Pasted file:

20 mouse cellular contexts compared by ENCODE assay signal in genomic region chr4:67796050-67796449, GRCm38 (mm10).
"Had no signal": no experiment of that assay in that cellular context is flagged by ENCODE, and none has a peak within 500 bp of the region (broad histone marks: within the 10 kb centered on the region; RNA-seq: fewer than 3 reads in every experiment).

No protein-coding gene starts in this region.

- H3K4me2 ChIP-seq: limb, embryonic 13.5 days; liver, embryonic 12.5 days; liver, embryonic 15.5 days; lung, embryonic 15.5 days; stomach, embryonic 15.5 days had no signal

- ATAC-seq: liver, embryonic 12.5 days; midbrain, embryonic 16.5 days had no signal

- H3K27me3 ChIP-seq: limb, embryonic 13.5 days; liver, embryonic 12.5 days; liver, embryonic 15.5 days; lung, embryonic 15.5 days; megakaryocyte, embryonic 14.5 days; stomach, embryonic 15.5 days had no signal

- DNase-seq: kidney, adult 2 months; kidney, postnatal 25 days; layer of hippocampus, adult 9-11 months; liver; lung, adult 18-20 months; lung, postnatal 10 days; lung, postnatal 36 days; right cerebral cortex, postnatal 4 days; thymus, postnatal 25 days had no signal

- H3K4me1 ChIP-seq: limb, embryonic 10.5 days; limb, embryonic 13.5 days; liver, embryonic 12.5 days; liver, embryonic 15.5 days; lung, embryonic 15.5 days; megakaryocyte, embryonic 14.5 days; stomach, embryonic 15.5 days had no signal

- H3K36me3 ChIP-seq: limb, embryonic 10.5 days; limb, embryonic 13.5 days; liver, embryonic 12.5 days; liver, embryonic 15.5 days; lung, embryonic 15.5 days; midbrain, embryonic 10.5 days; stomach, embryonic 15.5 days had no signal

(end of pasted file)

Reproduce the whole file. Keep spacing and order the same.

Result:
20 mouse cellular contexts compared by ENCODE assay signal in genomic region chr4:67796050-67796449, GRCm38 (mm10).
"Had no signal": no experiment of that assay in that cellular context is flagged by ENCODE, and none has a peak within 500 bp of the region (broad histone marks: within the 10 kb centered on the region; RNA-seq: fewer than 3 reads in every experiment).

No protein-coding gene starts in this region.

- H3K4me2 ChIP-seq: limb, embryonic 13.5 days; liver, embryonic 12.5 days; liver, embryonic 15.5 days; lung, embryonic 15.5 days; stomach, embryonic 15.5 days had no signal

- ATAC-seq: liver, embryonic 12.5 days; midbrain, embryonic 16.5 days had no signal

- H3K27me3 ChIP-seq: limb, embryonic 13.5 days; liver, embryonic 12.5 days; liver, embryonic 15.5 days; lung, embryonic 15.5 days; megakaryocyte, embryonic 14.5 days; stomach, embryonic 15.5 days had no signal

- DNase-seq: kidney, adult 2 months; kidney, postnatal 25 days; layer of hippocampus, adult 9-11 months; liver; lung, adult 18-20 months; lung, postnatal 10 days; lung, postnatal 36 days; right cerebral cortex, postnatal 4 days; thymus, postnatal 25 days had no signal

- H3K4me1 ChIP-seq: limb, embryonic 10.5 days; limb, embryonic 13.5 days; liver, embryonic 12.5 days; liver, embryonic 15.5 days; lung, embryonic 15.5 days; megakaryocyte, embryonic 14.5 days; stomach, embryonic 15.5 days had no signal

- H3K36me3 ChIP-seq: limb, embryonic 10.5 days; limb, embryonic 13.5 days; liver, embryonic 12.5 days; liver, embryonic 15.5 days; lung, embryonic 15.5 days; midbrain, embryonic 10.5 days; stomach, embryonic 15.5 days had no signal